Sadlers Creek State Park is found near the border of North Carolina and Georgia, and along the banks of Lake Hartwell. The park sits on a peninsula surrounded by Lake Hartwell, one of South Carolina's largest human-made reservoirs. The Chattahoochee National Forest and the Oconee National Forest in Georgia are both a short drive from the park. Visitors to the Chattahoochee National Forest will find 850 miles of trails through over 800,000 acres of stunning forest with rivers and streams to explore, and visitors to the Oconee National Forest can see petroglyphs, other historic sites and part of the Appalachian Trail.
Campers can enjoy breathtaking views of Lake Hartwell from their camping sites. The 56,000-acre lake is one of the more popular recreation lakes in the state and offers a variety of water sports like fishing, canoeing, and kayaking for visitors to enjoy. Geocaching, mountain biking, hiking, and birding are some of the fun activities that visitors can do on land within the 395-acre boundary of the park. Picnic shelters, picnic tables, and sports fields for volleyball, soccer, and baseball or softball are also available for visitors to use. There is even an area where you set up your corn hole and horseshoes. Sadlers Creek State Park is full of native plants and wildlife for visitors, so make sure to bring your camera along to capture any of the interesting species you might find. RVers can bring their pets with too, as long as they are kept on a leash shorter than six feet.
Just off US-29, Sadlers Creek State Park is easy to find. Campers with bigger rigs don't need to worry about any clearance issues when approaching the park. The roads leading to the park are all single lane and tarred. They are narrow, making it challenging to turn around. The nearest gas station to the park and can be found near Allendale, which is the nearest town to the park and is about six miles away. If you are needing to stock up on supplies or need a quick bite to eat, you'll find it there. If Allendale does not have what you are looking for, you can drive a little further to Anderson. Roads throughout the park are mostly tarred with the occasional dirt road, and visitors can drive along the paved roads to all the different sections of the park. It is just as easy to park your RV and walk or bike along the trails through the forest to get around the park. RVers will find parking near the boat dock and also in the campground.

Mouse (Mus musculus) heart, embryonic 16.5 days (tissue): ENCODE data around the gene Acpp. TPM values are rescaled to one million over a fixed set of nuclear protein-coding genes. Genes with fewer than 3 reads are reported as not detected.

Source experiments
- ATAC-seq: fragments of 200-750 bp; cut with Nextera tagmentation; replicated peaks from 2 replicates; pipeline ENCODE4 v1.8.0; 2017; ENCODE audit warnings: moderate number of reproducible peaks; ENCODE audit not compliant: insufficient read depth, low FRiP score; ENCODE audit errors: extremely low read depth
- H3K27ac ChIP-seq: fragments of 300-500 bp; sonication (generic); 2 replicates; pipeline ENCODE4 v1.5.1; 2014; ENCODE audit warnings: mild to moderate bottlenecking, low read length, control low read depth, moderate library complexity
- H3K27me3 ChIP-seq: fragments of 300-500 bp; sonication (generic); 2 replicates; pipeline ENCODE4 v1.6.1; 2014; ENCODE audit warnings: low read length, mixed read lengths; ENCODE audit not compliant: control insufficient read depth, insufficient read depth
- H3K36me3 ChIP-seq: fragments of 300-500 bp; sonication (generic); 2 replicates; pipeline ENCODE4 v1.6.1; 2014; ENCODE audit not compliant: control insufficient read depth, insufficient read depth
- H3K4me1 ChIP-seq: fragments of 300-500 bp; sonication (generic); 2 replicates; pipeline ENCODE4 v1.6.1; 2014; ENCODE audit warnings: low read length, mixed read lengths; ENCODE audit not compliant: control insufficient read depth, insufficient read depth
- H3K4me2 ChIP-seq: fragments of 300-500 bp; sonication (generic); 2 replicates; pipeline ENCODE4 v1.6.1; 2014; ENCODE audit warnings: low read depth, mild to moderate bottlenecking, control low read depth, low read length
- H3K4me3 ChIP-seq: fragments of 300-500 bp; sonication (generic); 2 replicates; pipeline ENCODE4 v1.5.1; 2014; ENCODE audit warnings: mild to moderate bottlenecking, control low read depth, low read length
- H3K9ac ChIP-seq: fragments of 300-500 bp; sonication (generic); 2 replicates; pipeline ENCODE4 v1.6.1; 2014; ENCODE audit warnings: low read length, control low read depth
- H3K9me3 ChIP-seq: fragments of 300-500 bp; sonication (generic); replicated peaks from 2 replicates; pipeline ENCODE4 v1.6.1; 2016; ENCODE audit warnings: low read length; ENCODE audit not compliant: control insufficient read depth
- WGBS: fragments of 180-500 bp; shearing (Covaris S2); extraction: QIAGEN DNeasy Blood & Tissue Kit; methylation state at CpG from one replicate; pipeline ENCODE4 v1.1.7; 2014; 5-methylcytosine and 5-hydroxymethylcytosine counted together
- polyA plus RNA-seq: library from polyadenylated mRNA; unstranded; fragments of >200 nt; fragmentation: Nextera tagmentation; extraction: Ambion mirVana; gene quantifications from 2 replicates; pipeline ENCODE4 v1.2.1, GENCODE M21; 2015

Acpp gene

Clemson Fans, along with many other team fans, absolutely love staying at Anderson / Lake Hartwell KOA for a variety of reasons. With a great location, guests at the campground can easily get to sporting events, or for the floral enthusiasts, the South Carolina Botanical Gardens that are also a part of Clemson University. Other sights in the area include historic covered bridges, Split Creek Farm, Pendleton Historic District, and Stumphouse Tunnel. End your day relaxing by the campground pool or unwind tossing horseshoes. Kids can run out the last of their energy in the KOA Fun Area, while the whole family might enjoy a round of mini-golf. Other amenities include full hookups for RV sites, along with 30- and 50-amp electric, Wi-Fi, and cable TV. Max length for campers or RV rigs is 65-feet. Propane and firewood are available for purchase.
The park has three different campground loops within its boundaries. There are 66 campsites to choose from at Sadlers Creek State Park, and many have a stunning lake view. Fifty-two of these sites are for RVers and trailer campers and have packed gravel driveways. These sites have water hookups and 30-amp electric hookups. A minimum two-night stay is required when making reservations. There is one central dump station nearby. Campground #1 has 15 sites, which can accommodate trailers and RVs of different lengths ranging from 20 feet to 66 feet. Most of the sites are back-in, but site #1 is pull-through. Most of the sites are level, but sites #10-15 are on a slight slope. A maximum of two cars can be parked at each site during your stay. Sites are shaded, and each comes with a fire ring, grate, and picnic table. Restrooms with flushing toilets and hot showers can be found in the center of the loop.
Organized youth groups looking for a campsite can make use of the primitive camping area. It caters for groups of up to 50 people. Facilities are primitive, but the campground area includes restrooms, central water, picnic tables, and fire rings. The sites are situated in a nice quiet area of the park and are close to the lakefront. This area is in the northwestern part of the park and offers privacy for groups and tent campers.